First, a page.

Scottish National party MP 2015-2024. She was 20 when first elected.

On Liberty by John Stuart Mill

Chosen by Simon Hughes

Which book to choose – from a long shortlist? The Bible, Shakespeare, Dickens, Orwell, Forster, Grimond, Mandela, Helen Suzman, Lloyd George biographies or Bermondsey Story, Brockway’s biography of my greatest predecessor Alfred Salter? None “changed me into a Liberal”. That was done (aged 14) by the 1966 Liberal manifesto!

But. Written by the great radical London philosopher John Stuart Mill and published in 1859, six years before he became independent Liberal MP for Westminster, On Liberty is why as lawyer, MP and civil liberties minister I could never be a socialist, social democrat, Green or Conservative. A great, short and not difficult read, Mill’s book is as relevant now as ever. It is not about “liberty of will” but “civil or social liberty”, the need always to challenge the “tyranny of the prevailing opinion and feeling”. Mill’s “very simple principle” is that “the only purpose for which power can be rightfully exercised over any member of a civilised community, against his will, is to prevent harm to others. His own good, either physical or moral, is not a sufficient warrant.” Liberty of conscience, discussion, expression, action and association follow. We must resist the imposition of majority beliefs on those who do not share them. Mill also sees liberty as a means of improving human character and happiness – “individuality, as one of the elements of wellbeing”. As Liberal Democrat federal president, my symbol of office was a copy of On Liberty. As a justice minister, one of my responsibilities was to try to stop illiberal legislation. Now, as a voter, I am determined to ensure that the UK – with no written constitution – never ceases to be bound by the European convention on human rights. Liberties left undefended by the courts may never be recovered.

Liberal Democrat MP 1983-2015 and former minister of state for justice and civil liberties. Now chancellor of London South Bank University.

Popper by Bryan Magee

Popper by Bryan Magee

Chosen by Daniel Finkelstein

The primary inspiration for my politics was the experiences of my parents. They were keen that we had a normal childhood – and they succeeded. But having a mother who had been in Belsen and a father who had nearly starved to death on the edge of Siberia inevitably shaped my views. Then, in my early 20s, I read a short book, recommended to me by my brother, that helped me understand what had happened to Mum and Dad in terms of ideas rather than just stories. Bryan Magee’s Popper is a short biography and critical review of the philosopher Karl Popper. It describes his theory of science and moves from that to critiques of Plato and Marx. It made me appreciate that the Nazis and the Soviets made a common error, how they were united in a way of thinking that was bound to lead them to murder their opponents. Reading that book was a crucial moment in the development of my thinking. Popper’s ideas underpin my belief in pluralism, my resistance to utopian and revolutionary movements, and my gentle conservatism. The book made me see the problems with both a reactionary failure to adjust my opinion and a radical fervour based on overconfidence. I gave it to my nephew Simon when he was a baby, along with a copy of Winnie-the-Pooh. I’ve no idea if, when he grew up, he ever read it. But he is now involved in politics, too, and we do share broadly the same views.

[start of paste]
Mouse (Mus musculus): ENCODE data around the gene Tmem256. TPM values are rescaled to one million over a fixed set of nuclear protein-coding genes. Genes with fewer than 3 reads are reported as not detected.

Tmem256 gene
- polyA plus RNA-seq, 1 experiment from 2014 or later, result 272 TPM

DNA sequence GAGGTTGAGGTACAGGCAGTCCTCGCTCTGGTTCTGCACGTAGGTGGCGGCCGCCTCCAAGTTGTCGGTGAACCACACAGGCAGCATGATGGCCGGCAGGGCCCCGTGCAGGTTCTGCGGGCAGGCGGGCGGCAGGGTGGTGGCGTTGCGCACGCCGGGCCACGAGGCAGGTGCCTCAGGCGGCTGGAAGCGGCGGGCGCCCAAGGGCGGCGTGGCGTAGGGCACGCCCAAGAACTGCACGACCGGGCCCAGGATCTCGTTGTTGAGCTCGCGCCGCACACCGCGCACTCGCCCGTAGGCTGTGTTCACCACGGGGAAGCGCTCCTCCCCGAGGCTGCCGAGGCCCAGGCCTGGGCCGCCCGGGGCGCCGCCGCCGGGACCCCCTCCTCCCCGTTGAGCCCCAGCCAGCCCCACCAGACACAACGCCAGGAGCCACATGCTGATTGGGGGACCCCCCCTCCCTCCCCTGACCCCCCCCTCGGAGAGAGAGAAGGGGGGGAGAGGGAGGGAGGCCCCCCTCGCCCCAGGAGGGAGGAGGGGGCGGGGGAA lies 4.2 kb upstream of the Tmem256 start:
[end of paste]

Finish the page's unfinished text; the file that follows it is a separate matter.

Journalist and Conservative peer. His book Hitler, Stalin, Mum and Dad is out now in paperback (William Collins).

William Wilberforce by William Hague

William Wilberforce by William HagueView image in fullscreen

Chosen by Andrea Leadsom

The reason to become an MP is surely to make the world a better place. This is maybe not something voters would believe right now of many politicians, but having a focus on changing things for the better is what has driven my politics. The political book that has most inspired me is William Hague’s on William Wilberforce. A Yorkshireman, Wilberforce began his political career in 1780, and a few years later he became an evangelical Christian. He went on to become the greatest English abolitionist, leading the parliamentary campaign against slavery that led to the Slave Trade Act of 1807. While he had his detractors, who accused him of fighting overseas enslavement rather than social injustice at home, I think it was his focus that led to his ultimate success – better to create one world-changing improvement than to shout loudly and ineffectively about everything. Wilberforce helped to change the world for the better, and his approach should set an example for every aspiring politician.
Conservative MP from 2010 to 2024 and author of Snakes and Ladders, published by Biteback.

Source: theguardian.com